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9 July 2014 Sea-Level Rise, Inundation, and Marsh Migration: Simulating Impacts on Developed Lands and Environmental Systems
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Abstract

Linhoss, A.C.; Kiker, G.; Shirley M., and Frank K., 2015. Sea-level rise, inundation, and marsh migration: simulating impacts on developed lands and environmental systems.

Sea-level rise is expected to affect natural and urban areas by shifting habitats and inundating infrastructure. To plan for a sustainable future, it is important to identify both human and ecological vulnerabilities to sea-level rise. Here, we simulate impacts to urban, developed lands and environmental systems from sea-level rise by analyzing land cover (surface cover) and land use (land purpose) in the Matanzas River study area in NE Florida. The Sea Level Affecting Marshes Model (SLAMM) simulated land-cover change through wetland migration under three sea-level rise scenarios. Parcel data, including land use classification and land valuation, was overlaid on the simulated, future land cover. Our analysis describes a 2- to 5-km-wide longitudinal band along the NE coast of Florida of expected land-cover change where sea-level rise will likely cause inundation and wetland migration. Under a 0.9-m scenario by 2100, 5,332 ha of land (5% of the study area) will be threatened by some type of land-cover change, and inundation was estimated to affect approximately US$177 million in present property value. The migration of wetlands out of current areas and into new areas is of particular concern because (1) those wetlands will have to keep pace with sea-level rise, and (2) accommodation space must be available for new wetlands to move into. Developed lands have the possibility of hindering up to 6% of the area that wetlands may migrate into. These methods and findings are important for sustainable planning under future climate change.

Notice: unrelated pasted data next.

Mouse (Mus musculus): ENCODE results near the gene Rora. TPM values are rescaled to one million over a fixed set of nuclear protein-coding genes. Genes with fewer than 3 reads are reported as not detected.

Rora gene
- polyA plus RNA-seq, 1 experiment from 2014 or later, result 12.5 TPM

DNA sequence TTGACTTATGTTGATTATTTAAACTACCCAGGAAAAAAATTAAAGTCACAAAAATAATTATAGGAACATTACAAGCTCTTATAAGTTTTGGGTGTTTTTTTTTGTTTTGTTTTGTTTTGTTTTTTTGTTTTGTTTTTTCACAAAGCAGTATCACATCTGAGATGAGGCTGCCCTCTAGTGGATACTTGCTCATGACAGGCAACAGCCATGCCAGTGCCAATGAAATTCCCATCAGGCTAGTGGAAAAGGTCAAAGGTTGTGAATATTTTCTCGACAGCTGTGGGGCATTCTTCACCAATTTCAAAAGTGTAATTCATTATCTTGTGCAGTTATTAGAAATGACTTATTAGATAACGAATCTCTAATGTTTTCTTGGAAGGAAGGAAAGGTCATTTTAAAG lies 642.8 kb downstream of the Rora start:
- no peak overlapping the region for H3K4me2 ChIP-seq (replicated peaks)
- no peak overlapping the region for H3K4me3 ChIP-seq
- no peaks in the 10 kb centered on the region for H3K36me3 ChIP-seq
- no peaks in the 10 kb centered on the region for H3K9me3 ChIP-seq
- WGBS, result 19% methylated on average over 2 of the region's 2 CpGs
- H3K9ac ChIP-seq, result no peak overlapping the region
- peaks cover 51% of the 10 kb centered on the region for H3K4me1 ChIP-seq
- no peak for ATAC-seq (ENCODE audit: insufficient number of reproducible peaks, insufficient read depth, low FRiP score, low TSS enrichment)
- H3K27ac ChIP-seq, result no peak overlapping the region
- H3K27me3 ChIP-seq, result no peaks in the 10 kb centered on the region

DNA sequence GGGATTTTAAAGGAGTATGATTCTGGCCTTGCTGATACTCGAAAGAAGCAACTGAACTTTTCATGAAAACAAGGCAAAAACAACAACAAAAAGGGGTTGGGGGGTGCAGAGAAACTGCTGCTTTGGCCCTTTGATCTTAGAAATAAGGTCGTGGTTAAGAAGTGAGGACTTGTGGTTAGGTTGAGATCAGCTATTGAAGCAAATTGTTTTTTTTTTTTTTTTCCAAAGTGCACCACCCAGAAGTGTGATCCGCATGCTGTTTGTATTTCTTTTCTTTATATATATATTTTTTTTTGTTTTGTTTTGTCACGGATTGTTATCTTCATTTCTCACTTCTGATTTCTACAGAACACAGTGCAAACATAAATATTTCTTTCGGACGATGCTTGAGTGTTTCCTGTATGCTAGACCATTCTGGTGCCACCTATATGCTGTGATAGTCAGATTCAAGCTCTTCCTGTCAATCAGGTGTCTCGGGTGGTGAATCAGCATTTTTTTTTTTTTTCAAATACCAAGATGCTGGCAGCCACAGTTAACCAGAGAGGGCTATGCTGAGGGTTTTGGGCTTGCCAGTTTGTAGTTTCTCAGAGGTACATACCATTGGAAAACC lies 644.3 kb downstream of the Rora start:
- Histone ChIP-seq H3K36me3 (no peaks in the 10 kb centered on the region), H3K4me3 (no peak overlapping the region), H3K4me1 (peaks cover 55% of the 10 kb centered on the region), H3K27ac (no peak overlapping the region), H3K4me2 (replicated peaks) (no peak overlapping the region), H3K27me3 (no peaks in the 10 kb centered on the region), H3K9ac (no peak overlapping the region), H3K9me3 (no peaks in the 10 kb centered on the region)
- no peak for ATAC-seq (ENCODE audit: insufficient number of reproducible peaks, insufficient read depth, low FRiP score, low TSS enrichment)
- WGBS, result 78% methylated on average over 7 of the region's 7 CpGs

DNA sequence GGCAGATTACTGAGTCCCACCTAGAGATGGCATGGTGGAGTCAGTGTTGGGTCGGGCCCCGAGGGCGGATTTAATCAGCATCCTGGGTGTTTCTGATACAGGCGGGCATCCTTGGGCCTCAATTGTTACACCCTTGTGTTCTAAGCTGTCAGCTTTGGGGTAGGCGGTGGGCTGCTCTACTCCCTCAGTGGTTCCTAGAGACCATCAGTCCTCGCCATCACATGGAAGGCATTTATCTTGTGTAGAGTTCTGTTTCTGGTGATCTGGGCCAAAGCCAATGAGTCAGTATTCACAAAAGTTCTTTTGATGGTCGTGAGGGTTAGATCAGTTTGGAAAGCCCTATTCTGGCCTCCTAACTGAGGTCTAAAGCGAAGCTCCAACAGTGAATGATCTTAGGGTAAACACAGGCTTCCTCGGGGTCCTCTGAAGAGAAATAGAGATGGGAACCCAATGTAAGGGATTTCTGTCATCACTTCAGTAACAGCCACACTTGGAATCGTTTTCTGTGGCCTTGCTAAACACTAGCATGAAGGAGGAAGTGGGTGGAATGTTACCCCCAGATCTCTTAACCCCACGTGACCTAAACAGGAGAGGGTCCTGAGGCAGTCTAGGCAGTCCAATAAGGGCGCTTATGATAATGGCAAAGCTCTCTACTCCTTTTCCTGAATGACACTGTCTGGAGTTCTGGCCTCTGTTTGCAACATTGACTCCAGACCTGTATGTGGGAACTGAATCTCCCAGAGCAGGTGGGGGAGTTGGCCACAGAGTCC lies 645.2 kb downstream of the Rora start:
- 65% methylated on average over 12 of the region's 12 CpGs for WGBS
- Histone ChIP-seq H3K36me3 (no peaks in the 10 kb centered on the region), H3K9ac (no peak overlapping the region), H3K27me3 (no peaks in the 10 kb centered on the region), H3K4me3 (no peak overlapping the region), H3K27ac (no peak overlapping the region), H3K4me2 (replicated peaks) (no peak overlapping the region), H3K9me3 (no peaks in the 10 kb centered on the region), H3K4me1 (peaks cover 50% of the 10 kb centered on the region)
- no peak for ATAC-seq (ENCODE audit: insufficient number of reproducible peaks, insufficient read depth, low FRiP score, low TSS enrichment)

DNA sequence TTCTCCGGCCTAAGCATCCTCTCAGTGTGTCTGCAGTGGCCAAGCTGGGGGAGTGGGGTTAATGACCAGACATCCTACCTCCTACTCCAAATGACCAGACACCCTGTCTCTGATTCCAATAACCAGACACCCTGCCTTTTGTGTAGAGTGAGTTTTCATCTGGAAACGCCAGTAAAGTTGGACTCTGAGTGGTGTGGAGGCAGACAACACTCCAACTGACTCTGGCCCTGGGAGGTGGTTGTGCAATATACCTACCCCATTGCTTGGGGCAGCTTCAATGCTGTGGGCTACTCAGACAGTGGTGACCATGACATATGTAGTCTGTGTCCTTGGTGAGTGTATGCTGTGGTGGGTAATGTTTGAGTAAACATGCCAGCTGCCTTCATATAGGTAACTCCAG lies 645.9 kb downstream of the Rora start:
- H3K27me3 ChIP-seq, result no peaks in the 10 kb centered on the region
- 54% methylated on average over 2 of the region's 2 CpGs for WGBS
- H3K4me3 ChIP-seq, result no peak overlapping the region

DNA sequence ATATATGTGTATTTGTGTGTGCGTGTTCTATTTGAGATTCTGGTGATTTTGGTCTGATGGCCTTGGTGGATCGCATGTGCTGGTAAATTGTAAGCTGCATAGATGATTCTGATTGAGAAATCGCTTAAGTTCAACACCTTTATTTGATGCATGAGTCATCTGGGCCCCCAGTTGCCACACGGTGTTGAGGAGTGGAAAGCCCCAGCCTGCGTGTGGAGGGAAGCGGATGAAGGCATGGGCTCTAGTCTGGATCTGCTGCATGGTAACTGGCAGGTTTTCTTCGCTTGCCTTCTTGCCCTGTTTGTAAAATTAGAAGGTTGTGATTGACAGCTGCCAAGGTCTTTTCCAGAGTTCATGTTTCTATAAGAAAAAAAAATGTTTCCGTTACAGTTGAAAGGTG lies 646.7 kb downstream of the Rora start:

Anna C. Linhoss, Greg Kiker, Michael Shirley, and Kathryn Frank "Sea-Level Rise, Inundation, and Marsh Migration: Simulating Impacts on Developed Lands and Environmental Systems," Journal of Coastal Research 31(1), (9 July 2014). https://doi.org/10.2112/JCOASTRES-D-13-00215.1
Received: 10 December 2013; Accepted: 14 May 2014; Published: 9 July 2014
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